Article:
A NIGHT of contrast, you may say, but aside from the obvious musical and visual differences. Mama’s Boys and Tigertailz have a fair bit in common.

Both are hardworking, they’re exciting live, they are hungry and they enjoy themselves. In short, neither is content to rest on their considerable laurels, and that makes for interesting viewing.

Faced with a predictably packed venue, Tigertailz set out to please with ‘Shoot To Kill’ and ‘Star Attraction’. The title track of the album ‘Young And Crazy’ followed, by which time the TT’s had discovered the minute stage space was inadequate for their usual antics. Somehow they found room to spin, gyrate. bump’n’grind their way through ‘Livin’ Without You’. ‘Turn Me On’ and a roasting rendition of ‘She’s Too Hot’; the highlight of the set.

Bidding a first fond farewell with ‘Shameless’ and ‘City Kidz’, the largest shareholders in the British hairspray and make’ are persuaded to return for Motley Crue’s ‘Livewire’, leaving the audience mostly impressed.

There’s no denying that Tigertailz are an exciting bend to watch but I have a nagging suspicion that their longer term prospects will depend more on the quality of their songs than their hectic good-time stage show.

Now Mama’s Boys could teach them a trick or two here. With no pretentions to be anything but themselves, Mama’s Boys also deal out a good time but proved conclusively tonight that you don’t need an OTT image and a frantic stage show to do it. They understand the basics and deal with the frills later. While Mama’s Boys have feel, Tigertailz grope. It’s all down to groove and rhythm really. Oh, and songs.

All the family favourites were there tonight, from classics like ‘Needle In The Groove’, ‘Lettin’ Go’ and ‘Straight Forward’, through to the pick of the latest album ‘Growing Up The Hard Way’. Of the new songs, ‘Bedroom Eyes’ had a groove deeper than a bottomless pit, ‘Last Thing At Night’ dripped with emotion squeezed from a Thin Lizzy/Gary Moore vibe and the failed single ‘Waiting For A Miracle’ again exposed the injustices of Radio One’s
airplay decisions. Needless to say, the bulbous audience loved it and responded accordingly.

A couple of months ago, when Mama’s Boys played Edinburgh Venue on their comeback tour, new vocalist Keith Murrell looked just a touch out of place. Since then it’s been up to him to develop his position amongst the McManus trio to become a focus for their individual talents. He certainly showed tonight that he knows when to lead and when to sit back, and is obviously playing a key role in elevating the band to a new peak of greatness.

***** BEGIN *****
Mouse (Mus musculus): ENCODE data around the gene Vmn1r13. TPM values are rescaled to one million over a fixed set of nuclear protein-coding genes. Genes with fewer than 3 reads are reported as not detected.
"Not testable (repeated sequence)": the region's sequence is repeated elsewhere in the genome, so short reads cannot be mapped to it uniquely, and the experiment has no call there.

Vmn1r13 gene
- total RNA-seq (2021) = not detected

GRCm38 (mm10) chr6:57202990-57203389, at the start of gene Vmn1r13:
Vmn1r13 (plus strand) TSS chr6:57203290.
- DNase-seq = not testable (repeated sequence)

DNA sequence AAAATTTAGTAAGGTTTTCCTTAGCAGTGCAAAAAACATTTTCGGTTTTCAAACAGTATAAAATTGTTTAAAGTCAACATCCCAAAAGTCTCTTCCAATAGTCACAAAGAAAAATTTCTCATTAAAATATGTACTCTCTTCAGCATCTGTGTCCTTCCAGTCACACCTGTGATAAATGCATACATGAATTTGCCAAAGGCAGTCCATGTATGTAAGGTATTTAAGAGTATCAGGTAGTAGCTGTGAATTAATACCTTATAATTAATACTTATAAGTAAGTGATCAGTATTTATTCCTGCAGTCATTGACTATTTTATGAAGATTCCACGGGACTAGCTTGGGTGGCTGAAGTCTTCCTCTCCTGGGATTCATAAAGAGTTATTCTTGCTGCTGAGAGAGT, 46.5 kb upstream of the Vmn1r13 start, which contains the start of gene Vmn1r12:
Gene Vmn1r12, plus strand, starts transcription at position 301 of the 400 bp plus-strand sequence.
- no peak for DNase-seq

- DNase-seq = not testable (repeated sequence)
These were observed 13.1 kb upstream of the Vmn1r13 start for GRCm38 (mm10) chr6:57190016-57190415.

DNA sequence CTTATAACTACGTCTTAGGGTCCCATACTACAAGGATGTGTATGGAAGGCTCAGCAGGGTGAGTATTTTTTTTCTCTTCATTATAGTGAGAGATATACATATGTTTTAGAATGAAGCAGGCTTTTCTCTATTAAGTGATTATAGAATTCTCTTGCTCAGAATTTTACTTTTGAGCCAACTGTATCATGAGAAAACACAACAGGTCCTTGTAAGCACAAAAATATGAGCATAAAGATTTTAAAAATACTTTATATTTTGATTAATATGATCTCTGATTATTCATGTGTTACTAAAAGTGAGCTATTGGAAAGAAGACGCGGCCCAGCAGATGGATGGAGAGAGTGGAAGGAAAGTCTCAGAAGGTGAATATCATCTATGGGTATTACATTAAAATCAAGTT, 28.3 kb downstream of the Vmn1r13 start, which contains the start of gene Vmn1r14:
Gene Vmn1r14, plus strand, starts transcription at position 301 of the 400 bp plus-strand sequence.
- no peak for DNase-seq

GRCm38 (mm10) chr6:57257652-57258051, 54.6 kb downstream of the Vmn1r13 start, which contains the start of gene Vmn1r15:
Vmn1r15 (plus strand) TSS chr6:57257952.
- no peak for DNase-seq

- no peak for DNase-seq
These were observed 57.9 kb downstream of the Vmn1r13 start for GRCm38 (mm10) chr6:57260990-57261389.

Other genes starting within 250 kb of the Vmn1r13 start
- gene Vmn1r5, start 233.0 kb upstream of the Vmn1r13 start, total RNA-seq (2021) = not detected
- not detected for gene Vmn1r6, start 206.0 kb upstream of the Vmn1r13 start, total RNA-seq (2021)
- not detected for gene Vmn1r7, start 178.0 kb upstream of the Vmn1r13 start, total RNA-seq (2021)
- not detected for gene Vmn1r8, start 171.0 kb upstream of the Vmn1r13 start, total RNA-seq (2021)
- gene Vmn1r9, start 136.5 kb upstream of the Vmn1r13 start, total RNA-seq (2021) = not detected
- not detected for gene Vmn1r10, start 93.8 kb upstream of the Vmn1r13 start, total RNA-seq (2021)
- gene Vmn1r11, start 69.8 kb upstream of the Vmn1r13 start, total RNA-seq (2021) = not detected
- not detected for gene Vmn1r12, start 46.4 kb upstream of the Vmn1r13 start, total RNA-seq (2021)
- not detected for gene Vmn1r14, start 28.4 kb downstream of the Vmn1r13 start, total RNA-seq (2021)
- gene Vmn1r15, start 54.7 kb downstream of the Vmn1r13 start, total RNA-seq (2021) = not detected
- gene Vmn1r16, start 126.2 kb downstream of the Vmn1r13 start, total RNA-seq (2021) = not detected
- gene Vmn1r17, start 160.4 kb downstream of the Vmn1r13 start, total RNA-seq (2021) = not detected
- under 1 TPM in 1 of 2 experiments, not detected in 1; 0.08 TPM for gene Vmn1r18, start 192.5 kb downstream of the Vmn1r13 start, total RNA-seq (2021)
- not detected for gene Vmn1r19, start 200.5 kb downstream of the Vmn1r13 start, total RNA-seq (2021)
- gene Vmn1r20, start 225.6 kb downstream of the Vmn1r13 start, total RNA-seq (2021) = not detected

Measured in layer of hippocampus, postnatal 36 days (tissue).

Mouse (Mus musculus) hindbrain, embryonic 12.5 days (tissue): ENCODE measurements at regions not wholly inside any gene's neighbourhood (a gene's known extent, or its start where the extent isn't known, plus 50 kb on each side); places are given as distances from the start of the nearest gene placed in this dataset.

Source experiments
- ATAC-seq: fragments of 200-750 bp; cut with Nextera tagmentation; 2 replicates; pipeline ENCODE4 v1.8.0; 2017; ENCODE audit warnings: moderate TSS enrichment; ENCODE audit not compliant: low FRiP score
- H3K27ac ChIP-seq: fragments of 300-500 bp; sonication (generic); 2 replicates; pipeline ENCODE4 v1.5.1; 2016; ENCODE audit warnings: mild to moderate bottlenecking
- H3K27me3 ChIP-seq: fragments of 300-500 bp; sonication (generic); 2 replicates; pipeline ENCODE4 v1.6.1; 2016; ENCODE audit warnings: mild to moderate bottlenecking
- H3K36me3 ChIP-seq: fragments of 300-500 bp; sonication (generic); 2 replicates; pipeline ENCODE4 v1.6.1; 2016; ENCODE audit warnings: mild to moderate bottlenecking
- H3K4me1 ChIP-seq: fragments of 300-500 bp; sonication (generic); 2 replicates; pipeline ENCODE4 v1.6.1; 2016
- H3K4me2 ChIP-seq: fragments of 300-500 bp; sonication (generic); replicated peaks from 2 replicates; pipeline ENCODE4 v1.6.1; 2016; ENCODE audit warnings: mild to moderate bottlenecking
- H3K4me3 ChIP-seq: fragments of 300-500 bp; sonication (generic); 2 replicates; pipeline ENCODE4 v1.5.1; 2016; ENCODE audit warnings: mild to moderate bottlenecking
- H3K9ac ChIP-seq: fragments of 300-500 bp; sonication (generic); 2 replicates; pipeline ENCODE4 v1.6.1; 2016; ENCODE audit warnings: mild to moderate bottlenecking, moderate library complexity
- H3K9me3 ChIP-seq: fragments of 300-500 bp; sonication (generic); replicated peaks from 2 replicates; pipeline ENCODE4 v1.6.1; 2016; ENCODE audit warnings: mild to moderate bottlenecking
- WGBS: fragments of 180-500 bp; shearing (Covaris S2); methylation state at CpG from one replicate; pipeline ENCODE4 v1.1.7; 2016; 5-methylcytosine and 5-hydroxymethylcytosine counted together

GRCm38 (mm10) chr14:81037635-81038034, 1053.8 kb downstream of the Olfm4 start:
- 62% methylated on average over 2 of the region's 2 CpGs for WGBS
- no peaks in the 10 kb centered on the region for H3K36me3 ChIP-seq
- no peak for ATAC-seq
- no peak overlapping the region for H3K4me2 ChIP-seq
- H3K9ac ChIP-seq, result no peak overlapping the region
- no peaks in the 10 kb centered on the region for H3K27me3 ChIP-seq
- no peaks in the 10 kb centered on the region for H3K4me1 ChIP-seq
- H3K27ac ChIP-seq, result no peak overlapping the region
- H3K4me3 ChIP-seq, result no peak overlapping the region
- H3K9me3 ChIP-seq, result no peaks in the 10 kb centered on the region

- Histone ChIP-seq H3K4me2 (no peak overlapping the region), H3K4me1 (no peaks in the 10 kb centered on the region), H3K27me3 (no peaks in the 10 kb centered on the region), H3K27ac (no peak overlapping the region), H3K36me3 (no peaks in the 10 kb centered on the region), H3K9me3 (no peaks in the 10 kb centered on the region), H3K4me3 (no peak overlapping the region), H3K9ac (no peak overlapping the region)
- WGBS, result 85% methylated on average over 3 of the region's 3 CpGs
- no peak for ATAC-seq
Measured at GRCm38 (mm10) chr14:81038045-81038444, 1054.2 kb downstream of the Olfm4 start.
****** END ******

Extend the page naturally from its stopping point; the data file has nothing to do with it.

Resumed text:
He’s also got a bloody good voice, which always helps.

Young bands like Tigertailz can’t be expected to become supergroups immediately, they need time to mature. In the meantime, why not look for experience, quality and attitude in bands who’ve been around? After all this time, Mama’s Boys still have everything it takes to be huge. How about it?


A superb show that night. Both bands on fire – TT’z with Steevi Jaimz, great stuff.


1988 –


Gypsy Queen are a safe, hetero strip-show on long legs. Parading their considerable charms in lace micro-skirts and fiendish leggings, Pammie and, er, the other one, wave the obvious in your face.

You just know the band are gonna play the national anthem on their guitars. You just know you ain’t gonna see the sisters’ knickers. They hide their pyros in Dusty Bin and go in for kitsch, sentimental flag-waving as they cover Queen’s ‘We Are The Champions’,

It’s a surprise to discover the girls can sing but once the novelty of trying to distinguish the two has worn off, Gypsy Queen are as ordinary as their name Suggests.

Tigertailz are funny.

“Am I the best looking girl you’ve seen on stage tonight?” asks Kim Hooker. The pantomime has begun.

Half the appeal of Tigertailz is watching their gross incompetence. Of course they’re too big to bother with a soundcheck and as a result they lose guitars and drums for three numbers. What the hell, they’re up on stage and that’s all that really matters.

They’ve set themselves up as lovable, side-show spiders in blouses and bangles, and being so totally dreadful is part of the deal. Kim is Welsh but affects an accent somewhere just below Los Angeles. They’ve been sold Jackie Collins’ America so hard that they probably take Miami Vice as gospel. But Kim Hooker is no shy replacement for Steevi Jaimz and, be honest, do you really care whether he can sing?

Pepsi Tate and Jay Pepper deliver short, blurred rifts end dash across the stage like headless chickens. They pack ‘Livin’ Without You’ and a completely shredded ‘Shameless’ into a frantic set that is appreciated by the front ten rows going gabba. Music? Mmm, maybe a little in there amongst the image.

Tigertailz are fun, funny and as famous as you’d care to make ‘em. Naturally they crucify Joan Jett’s ‘I Love Rock ‘n’ Roll’ as an encore, even dumping their instruments for a brief and hilarious rap-attack!

How long before their star either explodes or simply fizzles out is anyone’s guess. Tonight was a laugh and a vast improvement. Really just a crass excuse to die laughing and that’s fine for the moment.


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